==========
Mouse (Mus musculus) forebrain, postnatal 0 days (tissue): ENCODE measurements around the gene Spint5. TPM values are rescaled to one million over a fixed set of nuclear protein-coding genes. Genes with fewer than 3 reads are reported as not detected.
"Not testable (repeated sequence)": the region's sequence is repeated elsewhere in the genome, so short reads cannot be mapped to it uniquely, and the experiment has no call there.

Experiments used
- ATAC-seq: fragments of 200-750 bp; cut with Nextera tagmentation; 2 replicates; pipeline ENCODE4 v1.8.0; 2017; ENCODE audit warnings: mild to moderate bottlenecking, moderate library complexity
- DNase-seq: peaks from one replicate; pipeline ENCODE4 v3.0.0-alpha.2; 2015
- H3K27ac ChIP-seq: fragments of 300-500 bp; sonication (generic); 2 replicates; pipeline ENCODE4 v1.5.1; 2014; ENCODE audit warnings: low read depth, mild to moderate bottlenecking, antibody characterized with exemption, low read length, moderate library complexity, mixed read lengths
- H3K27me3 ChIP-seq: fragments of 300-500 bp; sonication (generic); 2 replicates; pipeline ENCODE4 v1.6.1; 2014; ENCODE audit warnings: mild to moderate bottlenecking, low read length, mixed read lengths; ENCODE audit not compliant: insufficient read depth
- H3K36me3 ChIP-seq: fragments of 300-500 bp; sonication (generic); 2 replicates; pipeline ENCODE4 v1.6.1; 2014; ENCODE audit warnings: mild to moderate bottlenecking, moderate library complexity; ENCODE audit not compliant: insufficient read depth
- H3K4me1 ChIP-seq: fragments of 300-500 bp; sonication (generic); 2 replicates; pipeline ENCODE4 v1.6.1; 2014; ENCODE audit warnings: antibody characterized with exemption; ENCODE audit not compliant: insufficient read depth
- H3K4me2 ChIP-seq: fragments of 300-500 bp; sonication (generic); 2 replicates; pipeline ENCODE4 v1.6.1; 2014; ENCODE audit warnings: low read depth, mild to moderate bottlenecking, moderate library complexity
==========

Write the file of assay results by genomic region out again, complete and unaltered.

Mouse (Mus musculus) forebrain, postnatal 0 days (tissue): ENCODE measurements around the gene Spint5. TPM values are rescaled to one million over a fixed set of nuclear protein-coding genes. Genes with fewer than 3 reads are reported as not detected.
"Not testable (repeated sequence)": the region's sequence is repeated elsewhere in the genome, so short reads cannot be mapped to it uniquely, and the experiment has no call there.

Experiments used
- ATAC-seq: fragments of 200-750 bp; cut with Nextera tagmentation; 2 replicates; pipeline ENCODE4 v1.8.0; 2017; ENCODE audit warnings: mild to moderate bottlenecking, moderate library complexity
- DNase-seq: peaks from one replicate; pipeline ENCODE4 v3.0.0-alpha.2; 2015
- H3K27ac ChIP-seq: fragments of 300-500 bp; sonication (generic); 2 replicates; pipeline ENCODE4 v1.5.1; 2014; ENCODE audit warnings: low read depth, mild to moderate bottlenecking, antibody characterized with exemption, low read length, moderate library complexity, mixed read lengths
- H3K27me3 ChIP-seq: fragments of 300-500 bp; sonication (generic); 2 replicates; pipeline ENCODE4 v1.6.1; 2014; ENCODE audit warnings: mild to moderate bottlenecking, low read length, mixed read lengths; ENCODE audit not compliant: insufficient read depth
- H3K36me3 ChIP-seq: fragments of 300-500 bp; sonication (generic); 2 replicates; pipeline ENCODE4 v1.6.1; 2014; ENCODE audit warnings: mild to moderate bottlenecking, moderate library complexity; ENCODE audit not compliant: insufficient read depth
- H3K4me1 ChIP-seq: fragments of 300-500 bp; sonication (generic); 2 replicates; pipeline ENCODE4 v1.6.1; 2014; ENCODE audit warnings: antibody characterized with exemption; ENCODE audit not compliant: insufficient read depth
- H3K4me2 ChIP-seq: fragments of 300-500 bp; sonication (generic); 2 replicates; pipeline ENCODE4 v1.6.1; 2014; ENCODE audit warnings: low read depth, mild to moderate bottlenecking, moderate library complexity